celebrates Myrtis Dightman’s place in
history, but it provides family entertainment and the
opportunity for cowboys of today to showcase their
skills in riding, roping, steer wrestling and barrel
racing. Myrtis’ parents Ada Lee and O. D. Dightman
raised him on a ranch. He attended school in Crockett
and learned the ins and outs of ranching from O. D. as
he worked beside him on the ranch. In the 1950’s he
moved to Houston to find a job. Each year he noticed
rodeos came to town. He noticed there were never any
black cowboys that participated in those rodeos. It
bothered him so much that he went to the organizer of
one of the rodeos and questioned him. He was told, “You
can participate in the rodeo, but the white guys won’t
like it. You will be called dirty names and they will
mistreat you. “What you should do is start your own
rodeo”. So, along
with his longtime friend, James Francis, in 1957 Myrtis
went to the administrators of Prairie View A & M
University, told them his concerns and asked for help .
They agreed to help him under one condition, that he
would never have alcohol on the campus. The black rodeo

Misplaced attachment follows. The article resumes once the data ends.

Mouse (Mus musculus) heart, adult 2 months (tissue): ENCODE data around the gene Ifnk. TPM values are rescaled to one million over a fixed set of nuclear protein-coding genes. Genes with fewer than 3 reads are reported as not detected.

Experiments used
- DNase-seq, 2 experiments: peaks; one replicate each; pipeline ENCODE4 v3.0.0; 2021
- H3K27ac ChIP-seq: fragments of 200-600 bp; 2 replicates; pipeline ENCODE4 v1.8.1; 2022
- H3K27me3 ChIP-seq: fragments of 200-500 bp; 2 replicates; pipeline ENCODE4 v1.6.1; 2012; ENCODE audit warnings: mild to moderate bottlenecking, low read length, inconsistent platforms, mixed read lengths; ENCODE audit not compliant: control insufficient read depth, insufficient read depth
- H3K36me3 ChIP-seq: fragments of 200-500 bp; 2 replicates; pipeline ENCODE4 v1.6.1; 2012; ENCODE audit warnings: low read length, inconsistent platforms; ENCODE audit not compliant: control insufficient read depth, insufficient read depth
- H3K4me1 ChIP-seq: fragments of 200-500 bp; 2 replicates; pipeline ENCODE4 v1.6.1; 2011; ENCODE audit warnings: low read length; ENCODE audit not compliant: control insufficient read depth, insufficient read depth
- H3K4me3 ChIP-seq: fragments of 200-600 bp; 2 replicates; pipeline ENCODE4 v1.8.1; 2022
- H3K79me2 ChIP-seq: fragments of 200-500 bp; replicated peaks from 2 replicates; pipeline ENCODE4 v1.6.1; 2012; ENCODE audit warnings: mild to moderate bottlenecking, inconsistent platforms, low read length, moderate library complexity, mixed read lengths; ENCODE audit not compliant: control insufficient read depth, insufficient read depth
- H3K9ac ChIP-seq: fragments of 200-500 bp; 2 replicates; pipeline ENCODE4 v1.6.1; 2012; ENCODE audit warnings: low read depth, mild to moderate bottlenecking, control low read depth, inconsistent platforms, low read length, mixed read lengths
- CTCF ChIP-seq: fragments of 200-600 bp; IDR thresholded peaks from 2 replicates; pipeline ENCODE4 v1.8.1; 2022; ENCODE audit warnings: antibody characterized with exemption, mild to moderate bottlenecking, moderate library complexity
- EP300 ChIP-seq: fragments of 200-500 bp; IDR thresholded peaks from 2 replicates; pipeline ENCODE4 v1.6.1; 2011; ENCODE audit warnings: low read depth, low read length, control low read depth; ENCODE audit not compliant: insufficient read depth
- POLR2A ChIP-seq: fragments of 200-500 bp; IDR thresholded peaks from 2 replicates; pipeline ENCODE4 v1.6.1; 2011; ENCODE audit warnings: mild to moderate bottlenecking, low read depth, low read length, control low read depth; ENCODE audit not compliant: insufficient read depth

and trail rides were organized and became a part of
activities held at Prairie View .It was soon taken to
Houston. One of the parade routes centered around
Shepard Street and Washington Avenue to Memorial Park.
Myrtis watched Rodeos on television and never saw black
cowboys. Again, this bothered him. “I only wanted to
show the world and other black cowboys that we could be
successful in the Rodeo arena”, Mr. Dightman said. “The
judges will not give you the score you deserve.
They will treat you unfairly and mark you down,” he was
told by his friend Freddie. Against the advice of
friends, Myrtis set his heart on competitions that would
get him to the National Rodeo. He was a diesel truck
driver, but he started fighting bulls as a rodeo clown.
In 1961 he began riding bulls. It was difficult, because
he never got the score to place. He would alternate
between riding bulls and driving truck. Soon after
entering the arena, Dightman earned the respect of
cowboys of all races. Finally, in 1964 he placed 15th.
In 1966, he became the first black cowboy to qualify for
the National Finals Rodeo. View
in pdf format or pick up a copy of the
September edition of the Texas Informer.